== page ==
Incidence and risk factors for moderate and severe bronchopulmonary dysplasia in very low birth weight infants in two Croatian perinatal regions – a retrospective cohort study

Darjan Kardum, Boris Filipović-Grčić, Andrijana Müller, Sandro Dessardo


Introduction: Bronchopulmonary dysplasia (BPD) is a significant cause of mortality and morbidity in preterm infants. The incidence of BPD varies widely between centers and is found in 20% to 40% of very low birth weight (VLBW) infants. Our work aimed to examine the incidence and risk factors for moderate and severe BPD in a population of VLBW infants.

Materials and methods: Demographic data, risk factors, incidence and severity of BPD were analyzed for 178 VLBW infants treated in two Croatian perinatal regions (2 level III neonatal units, 2 level II neonatal units and 5 level I neonatal wards) in the period from January 1, 2014 to December 31, 2016.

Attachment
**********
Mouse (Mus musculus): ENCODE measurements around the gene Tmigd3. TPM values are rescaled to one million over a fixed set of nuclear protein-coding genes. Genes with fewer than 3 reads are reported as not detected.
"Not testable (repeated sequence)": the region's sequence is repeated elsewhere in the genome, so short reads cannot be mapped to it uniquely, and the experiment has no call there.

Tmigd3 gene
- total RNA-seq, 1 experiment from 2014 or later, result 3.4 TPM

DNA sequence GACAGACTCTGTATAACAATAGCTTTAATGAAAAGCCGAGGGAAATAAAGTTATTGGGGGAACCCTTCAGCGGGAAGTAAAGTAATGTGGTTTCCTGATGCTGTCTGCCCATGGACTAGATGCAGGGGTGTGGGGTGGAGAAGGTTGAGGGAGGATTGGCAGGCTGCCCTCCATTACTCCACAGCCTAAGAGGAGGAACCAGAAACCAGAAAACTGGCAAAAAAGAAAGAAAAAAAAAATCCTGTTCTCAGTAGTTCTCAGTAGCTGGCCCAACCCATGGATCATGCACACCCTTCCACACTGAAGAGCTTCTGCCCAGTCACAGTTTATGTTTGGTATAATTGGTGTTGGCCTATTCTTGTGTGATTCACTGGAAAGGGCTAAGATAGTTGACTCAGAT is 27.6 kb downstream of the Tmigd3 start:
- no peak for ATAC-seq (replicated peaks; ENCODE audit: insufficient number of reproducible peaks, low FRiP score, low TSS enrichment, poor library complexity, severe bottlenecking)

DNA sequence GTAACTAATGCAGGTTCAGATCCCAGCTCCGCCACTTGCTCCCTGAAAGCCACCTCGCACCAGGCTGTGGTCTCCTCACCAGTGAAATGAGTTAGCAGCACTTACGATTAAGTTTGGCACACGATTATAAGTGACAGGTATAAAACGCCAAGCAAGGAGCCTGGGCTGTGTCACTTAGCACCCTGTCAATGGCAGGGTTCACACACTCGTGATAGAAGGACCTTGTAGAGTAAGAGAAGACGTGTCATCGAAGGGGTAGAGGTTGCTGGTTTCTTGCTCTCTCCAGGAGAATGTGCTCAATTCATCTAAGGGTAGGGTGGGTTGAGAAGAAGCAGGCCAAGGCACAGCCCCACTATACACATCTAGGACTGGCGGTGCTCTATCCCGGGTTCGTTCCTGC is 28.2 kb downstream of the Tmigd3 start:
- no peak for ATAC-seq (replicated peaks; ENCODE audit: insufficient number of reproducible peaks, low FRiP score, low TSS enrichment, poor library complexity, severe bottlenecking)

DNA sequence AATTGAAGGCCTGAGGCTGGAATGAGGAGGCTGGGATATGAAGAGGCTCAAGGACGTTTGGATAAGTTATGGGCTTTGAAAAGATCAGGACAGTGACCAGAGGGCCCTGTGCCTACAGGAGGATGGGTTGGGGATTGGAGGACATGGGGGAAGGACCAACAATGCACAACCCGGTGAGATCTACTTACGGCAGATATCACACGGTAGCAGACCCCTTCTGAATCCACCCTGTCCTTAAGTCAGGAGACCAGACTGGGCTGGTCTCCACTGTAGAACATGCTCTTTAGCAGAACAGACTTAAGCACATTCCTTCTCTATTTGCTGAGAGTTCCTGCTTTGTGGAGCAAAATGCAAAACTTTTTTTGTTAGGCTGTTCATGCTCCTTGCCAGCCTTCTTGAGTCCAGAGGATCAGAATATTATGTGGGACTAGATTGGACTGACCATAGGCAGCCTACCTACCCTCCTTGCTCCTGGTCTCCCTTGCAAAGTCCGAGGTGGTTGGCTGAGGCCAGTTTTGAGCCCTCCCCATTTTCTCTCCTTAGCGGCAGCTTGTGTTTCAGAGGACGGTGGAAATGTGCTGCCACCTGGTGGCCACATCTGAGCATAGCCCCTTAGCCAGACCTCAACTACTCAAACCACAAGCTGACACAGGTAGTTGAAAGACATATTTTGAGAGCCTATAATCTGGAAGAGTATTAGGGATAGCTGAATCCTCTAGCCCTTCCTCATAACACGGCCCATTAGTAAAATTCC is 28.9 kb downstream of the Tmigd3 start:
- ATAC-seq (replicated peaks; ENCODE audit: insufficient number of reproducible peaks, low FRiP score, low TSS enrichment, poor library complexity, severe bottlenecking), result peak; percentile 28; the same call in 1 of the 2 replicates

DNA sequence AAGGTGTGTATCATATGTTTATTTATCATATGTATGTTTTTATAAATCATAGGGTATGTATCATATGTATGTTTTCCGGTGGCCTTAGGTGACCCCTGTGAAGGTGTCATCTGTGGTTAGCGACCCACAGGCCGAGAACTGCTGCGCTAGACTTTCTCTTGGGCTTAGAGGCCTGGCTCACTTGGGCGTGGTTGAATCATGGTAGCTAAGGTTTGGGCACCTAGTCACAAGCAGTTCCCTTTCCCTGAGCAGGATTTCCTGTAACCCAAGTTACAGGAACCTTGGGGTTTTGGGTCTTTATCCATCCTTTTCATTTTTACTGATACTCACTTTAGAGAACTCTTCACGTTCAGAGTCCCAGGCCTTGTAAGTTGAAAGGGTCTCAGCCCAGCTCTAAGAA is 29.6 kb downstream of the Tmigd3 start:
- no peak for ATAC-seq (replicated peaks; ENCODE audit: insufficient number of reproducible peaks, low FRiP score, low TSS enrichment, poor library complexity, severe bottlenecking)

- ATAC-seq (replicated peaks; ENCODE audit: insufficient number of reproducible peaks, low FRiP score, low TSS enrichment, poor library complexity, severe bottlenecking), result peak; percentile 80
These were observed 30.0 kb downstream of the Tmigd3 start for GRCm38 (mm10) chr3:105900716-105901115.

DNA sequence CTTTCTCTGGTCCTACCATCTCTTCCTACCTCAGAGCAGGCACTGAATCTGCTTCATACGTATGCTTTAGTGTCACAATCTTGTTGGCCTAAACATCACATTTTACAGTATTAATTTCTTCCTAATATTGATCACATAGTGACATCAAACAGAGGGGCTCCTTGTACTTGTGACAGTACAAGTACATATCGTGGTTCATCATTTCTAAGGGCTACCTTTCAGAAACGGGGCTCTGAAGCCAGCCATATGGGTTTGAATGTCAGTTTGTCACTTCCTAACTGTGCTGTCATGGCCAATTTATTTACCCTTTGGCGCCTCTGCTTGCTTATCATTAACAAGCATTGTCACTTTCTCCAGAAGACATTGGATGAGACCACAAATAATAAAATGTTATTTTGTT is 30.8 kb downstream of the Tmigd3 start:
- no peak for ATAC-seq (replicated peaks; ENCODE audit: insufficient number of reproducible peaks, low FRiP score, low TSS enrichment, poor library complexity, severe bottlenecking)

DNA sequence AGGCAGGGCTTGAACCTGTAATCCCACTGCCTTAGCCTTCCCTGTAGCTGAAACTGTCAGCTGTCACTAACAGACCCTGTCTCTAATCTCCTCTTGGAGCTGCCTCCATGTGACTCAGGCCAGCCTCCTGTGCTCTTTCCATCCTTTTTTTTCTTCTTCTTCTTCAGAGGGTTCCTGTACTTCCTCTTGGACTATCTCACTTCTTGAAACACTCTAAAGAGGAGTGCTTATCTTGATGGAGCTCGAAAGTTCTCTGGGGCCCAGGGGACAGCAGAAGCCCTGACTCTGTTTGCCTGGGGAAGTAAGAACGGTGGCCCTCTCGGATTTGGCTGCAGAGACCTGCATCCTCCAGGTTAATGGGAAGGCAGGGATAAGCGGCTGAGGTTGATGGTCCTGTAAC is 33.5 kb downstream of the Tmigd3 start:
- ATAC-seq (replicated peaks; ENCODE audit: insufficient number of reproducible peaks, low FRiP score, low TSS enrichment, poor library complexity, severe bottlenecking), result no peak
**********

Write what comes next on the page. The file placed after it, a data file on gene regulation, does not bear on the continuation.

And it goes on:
Results: The rate of BPD was 59.6% (106/178) which is significantly higher than reported earlier. Mild BPD accounted for 65.1% (69/106) and moderate/severe BPD is found in 34.9% (37/106) infants. Among infants with ≤ 28 weeks of gestation, the rate of moderate and severe BPD was 40.5% (30/74). Ultimate risk factors for the development of moderate/severe BPD were late-onset sepsis (p = 0.03; OR [95% CI]: 4.76 [1.22-18.5]), and higher initial neonatal risk as expressed by Critical Risk Index for Babies (CRIB) score (p < 0.001; OR [95% CI]: 1.73 [1.32-2.29]).

Conclusion: The incidence of moderate and severe BPD in our study group is higher than previously reported, and the majority of affected infants are < 29 weeks of gestation. The factors that had the strongest influence on the development of moderate and severe BPD were a higher initial neonatal risk as expressed by CRIB score and late-onset sepsis.


bronchopulmonary dysplasia; very low birth weight infants; risk factors; incidence; CRIB score; late-onset sepsis

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